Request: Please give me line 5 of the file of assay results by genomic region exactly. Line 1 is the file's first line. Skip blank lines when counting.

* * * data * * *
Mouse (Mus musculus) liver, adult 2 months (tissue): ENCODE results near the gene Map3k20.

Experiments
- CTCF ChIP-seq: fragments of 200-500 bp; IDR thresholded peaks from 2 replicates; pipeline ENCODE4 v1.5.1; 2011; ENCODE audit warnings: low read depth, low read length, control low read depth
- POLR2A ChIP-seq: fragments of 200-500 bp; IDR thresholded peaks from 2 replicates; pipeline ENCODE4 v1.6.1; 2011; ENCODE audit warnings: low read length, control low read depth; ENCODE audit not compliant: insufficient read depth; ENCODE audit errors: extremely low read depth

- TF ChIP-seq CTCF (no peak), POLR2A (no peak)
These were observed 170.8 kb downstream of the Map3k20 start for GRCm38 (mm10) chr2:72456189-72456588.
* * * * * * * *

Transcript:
- TF ChIP-seq CTCF (no peak), POLR2A (no peak)